I tried to focus on indie books during Sci-Fi month this year and then fell off the reading boat. I hope you guys enjoy the few reviews I’ve managed to post!
I did manage to finally finish Goodbye to the Sun by Jonathan Nevair. I hear so much about the Wind Tide series and have had it on my TBR since it was released. So then #1 popped up on Chirp with an audiobook sale and I said OH PERFECT, IT’S TIME!
Overall there were some really good aspects, and others missed the mark by five miles for me, so let’s look at the book then dig into my thoughts
Bookish Quick Facts:
- Title: Goodbye to the Sun
- Series: Wind Tide #1
- Author: Jonathan Nevair
- Publisher & Release: Self, 2021
- Length: 348 pages
- Rate & Recommend: all thoughts on the audiobook (DNF) aside, I’m rounding up to ⭐⭐⭐ for the book itself
Here’s the synopsis from Am*zon:
A nonstop thrill ride across an unstable galaxy, combining moral struggle with character-driven adventure…
Tucked away in the blue sands of Kol 2, the Motes are on the brink of cultural collapse. Razor, a bold and daring pilot, leads a last-ditch gambit against their local oppressors, the Targitians. The plan – abduct visiting Ambassador Keen Draden and use him as a bargaining chip to restore her people’s independence in the Sagittarius Arm. But when the operation unravels, Razor is forced to renegotiate terms with the arrogant diplomat.
Light years away on Heroon a radical resistance blossoms. The alluring rainforest planet haunts Keen. All his problems started there during the Patent War, but it’s where Razor’s troubles may find a solution. The moral tide ebbs, exposing an impossible choice that links their futures together more tragically than they ever thought possible.
Goodbye to the Sun: a space opera inspired by the Greek tragedy, Antigone.
A quick note on the audio: I just strongly dislike the production and couldn’t finish it. The narrator barely varies his voice or brings excitement. I don’t know if it was the voice or the recording but a lot of words, regardless of playback speed, sounded fuzzy and I kept hearing words incorrectly and became confused. The audio was a DNF after maybe one hour of playtime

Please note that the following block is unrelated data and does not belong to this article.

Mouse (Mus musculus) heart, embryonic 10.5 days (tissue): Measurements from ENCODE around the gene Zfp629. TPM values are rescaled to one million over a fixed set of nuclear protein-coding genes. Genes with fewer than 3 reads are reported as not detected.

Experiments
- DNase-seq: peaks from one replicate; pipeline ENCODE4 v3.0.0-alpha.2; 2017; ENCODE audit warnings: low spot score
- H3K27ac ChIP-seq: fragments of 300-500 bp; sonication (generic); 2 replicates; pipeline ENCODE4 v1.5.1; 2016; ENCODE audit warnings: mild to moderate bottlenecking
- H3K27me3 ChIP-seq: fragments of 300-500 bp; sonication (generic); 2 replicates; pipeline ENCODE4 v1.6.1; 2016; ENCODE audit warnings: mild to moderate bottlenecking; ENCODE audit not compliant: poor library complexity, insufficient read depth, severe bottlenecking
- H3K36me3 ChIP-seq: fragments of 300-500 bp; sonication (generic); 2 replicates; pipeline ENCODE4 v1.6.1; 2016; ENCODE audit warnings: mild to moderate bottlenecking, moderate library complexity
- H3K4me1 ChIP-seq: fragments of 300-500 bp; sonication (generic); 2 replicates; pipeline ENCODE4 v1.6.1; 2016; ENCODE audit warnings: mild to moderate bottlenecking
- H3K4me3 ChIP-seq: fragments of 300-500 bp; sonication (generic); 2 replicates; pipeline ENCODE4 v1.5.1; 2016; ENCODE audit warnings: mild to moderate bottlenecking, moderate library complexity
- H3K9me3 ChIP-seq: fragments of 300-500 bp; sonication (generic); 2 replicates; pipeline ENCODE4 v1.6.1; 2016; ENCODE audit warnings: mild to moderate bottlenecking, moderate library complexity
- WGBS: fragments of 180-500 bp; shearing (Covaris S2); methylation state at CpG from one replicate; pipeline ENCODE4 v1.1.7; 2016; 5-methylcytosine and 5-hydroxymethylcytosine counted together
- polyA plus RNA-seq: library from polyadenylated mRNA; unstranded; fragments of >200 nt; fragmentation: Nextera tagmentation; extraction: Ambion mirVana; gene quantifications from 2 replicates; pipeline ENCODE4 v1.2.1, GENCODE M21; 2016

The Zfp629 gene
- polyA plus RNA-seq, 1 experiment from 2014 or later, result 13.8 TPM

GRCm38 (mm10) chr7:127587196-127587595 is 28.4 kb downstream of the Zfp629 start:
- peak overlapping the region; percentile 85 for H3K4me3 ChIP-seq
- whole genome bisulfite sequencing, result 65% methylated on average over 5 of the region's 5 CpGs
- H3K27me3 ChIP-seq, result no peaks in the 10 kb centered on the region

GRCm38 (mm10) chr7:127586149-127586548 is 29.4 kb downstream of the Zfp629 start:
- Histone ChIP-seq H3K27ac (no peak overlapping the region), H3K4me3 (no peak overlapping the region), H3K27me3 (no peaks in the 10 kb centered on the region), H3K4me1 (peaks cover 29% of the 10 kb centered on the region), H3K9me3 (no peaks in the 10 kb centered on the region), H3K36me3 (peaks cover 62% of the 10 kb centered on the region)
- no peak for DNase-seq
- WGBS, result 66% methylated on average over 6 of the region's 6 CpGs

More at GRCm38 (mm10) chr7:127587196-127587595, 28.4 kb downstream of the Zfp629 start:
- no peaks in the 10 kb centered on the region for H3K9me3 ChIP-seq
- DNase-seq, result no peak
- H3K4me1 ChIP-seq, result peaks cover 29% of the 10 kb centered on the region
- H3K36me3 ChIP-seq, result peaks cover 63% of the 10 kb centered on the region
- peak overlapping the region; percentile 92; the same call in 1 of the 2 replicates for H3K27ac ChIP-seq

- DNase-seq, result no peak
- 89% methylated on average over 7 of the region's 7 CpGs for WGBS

So I ended up reading the Kindle version because honestly, the story wasn’t that bad once I took a break and forgot the audio. There’s a story of a rebel trying to save her people, an ex soldier turned diplomat who is carrying PTSD and war trauma, and a bunch of other interesting characters. I loved the characters and you never know what you’re going to get from their arcs.
One of my favorite tropes and one that Nevair did execute well, was bringing a place into play as a character itself. Heroon is a tropical rainforest planet in danger, with beautiful insects and trees and a true spirit of its own. In a way, Kol-2, the other main setting, also had a life of its own with blue sands and wind tides used for energy production.
I also liked the family vs honor vs loyalty vs duty themes. Who is deluded, who is willing to make what level of sacrifice, what motivates these characters at the end … All of these things play into the plot and add depth. As far as the science itself, I needed a little more about how the wind was used in these monopolies, is it stored, shared, transferred, how is the energy even stolen during raids? There was plenty of sci-fi though!
I did think there were too many planets and people and names thrown out at first, some of the politics were lost on me but at the end most of it came together. I think scope wise it’s a fairly solid space opera.
So now we are at the point where I talk about the things that drove me nuts. I hate feeling lectured by books, and there’s no way around the fact that the book spends an inordinate amount of time lecturing about gender politics. In the middle of a terse situation. It’s not normalizing something if there are multiple lectures involved and I think it went beyond a normal amount of topic exploration. Even in the middle of a heated exchange of rifle fire these characters are hand signing their genders to each other. I’m all for normalizing but not if it comes at the cost of a lecture. Also I had a hard time with the points of view – Razor was used in the present tense to summarize the action and give more insight into Keen, who then covered the “action” chapters that occured in the past. I think I wanted Razor to have a little more agency in the past tense chapters because she would have been interesting on her own, not just as a frame for Keen and other challenges of morality.
In closing, I can’t recommend the audio. I did absolutely love the settings and plot and moral conflicts. Nevair also nailed the action scenes when he didn’t slow them down with lecture or diatribe, which is just a huge pet peeve of mine. I think if you like sci-fi with a strong ethical base and plenty of twists, turns, and betrayal, check this one out!
Thanks for checking out my book review of Goodbye to the Sun by Jonathan Nevair! The book was purchased by me and read for my own enjoyment. As always, all opinions are my own ♥️